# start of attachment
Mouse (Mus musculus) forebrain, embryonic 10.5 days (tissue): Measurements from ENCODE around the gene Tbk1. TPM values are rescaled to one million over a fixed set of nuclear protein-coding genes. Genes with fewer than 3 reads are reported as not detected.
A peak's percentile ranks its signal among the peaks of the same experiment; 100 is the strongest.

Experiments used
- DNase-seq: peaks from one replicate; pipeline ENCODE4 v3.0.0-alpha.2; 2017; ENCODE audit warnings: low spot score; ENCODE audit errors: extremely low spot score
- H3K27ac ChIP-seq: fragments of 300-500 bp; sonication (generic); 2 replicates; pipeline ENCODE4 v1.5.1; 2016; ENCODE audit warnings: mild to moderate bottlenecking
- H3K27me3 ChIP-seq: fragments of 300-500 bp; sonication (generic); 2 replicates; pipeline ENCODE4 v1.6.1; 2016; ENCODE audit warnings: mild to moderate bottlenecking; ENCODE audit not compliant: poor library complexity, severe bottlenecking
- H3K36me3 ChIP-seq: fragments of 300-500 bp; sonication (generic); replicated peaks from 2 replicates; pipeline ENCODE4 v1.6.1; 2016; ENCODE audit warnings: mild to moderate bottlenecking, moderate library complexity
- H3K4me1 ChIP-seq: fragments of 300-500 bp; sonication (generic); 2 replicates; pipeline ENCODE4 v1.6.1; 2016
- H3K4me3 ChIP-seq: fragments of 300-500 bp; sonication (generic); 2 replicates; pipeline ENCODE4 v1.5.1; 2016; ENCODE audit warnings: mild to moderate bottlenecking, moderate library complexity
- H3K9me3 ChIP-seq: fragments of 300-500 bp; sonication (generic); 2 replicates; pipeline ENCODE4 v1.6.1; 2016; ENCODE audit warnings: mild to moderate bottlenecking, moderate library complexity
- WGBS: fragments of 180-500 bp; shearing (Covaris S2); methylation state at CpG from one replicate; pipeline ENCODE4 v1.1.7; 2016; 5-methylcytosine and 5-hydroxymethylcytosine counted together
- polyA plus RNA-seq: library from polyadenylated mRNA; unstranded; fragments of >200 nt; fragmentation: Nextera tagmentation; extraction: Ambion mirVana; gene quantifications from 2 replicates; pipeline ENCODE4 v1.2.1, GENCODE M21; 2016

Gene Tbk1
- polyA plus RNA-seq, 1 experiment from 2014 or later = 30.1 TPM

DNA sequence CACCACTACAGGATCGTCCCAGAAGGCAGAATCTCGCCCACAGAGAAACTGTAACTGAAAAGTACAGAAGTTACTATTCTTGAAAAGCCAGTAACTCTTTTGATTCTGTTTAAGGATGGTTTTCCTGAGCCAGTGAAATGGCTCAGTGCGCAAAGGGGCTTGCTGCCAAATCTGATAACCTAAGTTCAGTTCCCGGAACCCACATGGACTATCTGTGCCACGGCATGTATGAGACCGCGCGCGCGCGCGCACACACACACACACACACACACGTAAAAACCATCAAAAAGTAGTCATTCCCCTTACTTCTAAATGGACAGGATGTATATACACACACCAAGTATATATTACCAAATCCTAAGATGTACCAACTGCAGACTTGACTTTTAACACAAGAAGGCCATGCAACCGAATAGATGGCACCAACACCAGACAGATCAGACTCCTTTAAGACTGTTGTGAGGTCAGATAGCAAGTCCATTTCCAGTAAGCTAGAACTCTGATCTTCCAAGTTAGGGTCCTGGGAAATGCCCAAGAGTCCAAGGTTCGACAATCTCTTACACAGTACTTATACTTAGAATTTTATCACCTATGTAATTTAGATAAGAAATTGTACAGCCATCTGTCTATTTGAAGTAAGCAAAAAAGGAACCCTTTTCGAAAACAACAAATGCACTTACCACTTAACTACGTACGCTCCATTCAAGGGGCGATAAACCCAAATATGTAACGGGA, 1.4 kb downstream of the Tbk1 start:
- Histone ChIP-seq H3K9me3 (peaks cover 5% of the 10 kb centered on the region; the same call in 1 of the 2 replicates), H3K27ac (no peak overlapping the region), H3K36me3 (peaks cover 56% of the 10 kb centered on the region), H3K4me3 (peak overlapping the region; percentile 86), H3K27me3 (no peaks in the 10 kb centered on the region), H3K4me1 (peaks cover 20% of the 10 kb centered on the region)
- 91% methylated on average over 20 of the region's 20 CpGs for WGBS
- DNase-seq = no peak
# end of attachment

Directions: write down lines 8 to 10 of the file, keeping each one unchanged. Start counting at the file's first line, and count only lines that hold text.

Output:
- H3K4me1 ChIP-seq: fragments of 300-500 bp; sonication (generic); 2 replicates; pipeline ENCODE4 v1.6.1; 2016
- H3K4me3 ChIP-seq: fragments of 300-500 bp; sonication (generic); 2 replicates; pipeline ENCODE4 v1.5.1; 2016; ENCODE audit warnings: mild to moderate bottlenecking, moderate library complexity
- H3K9me3 ChIP-seq: fragments of 300-500 bp; sonication (generic); 2 replicates; pipeline ENCODE4 v1.6.1; 2016; ENCODE audit warnings: mild to moderate bottlenecking, moderate library complexity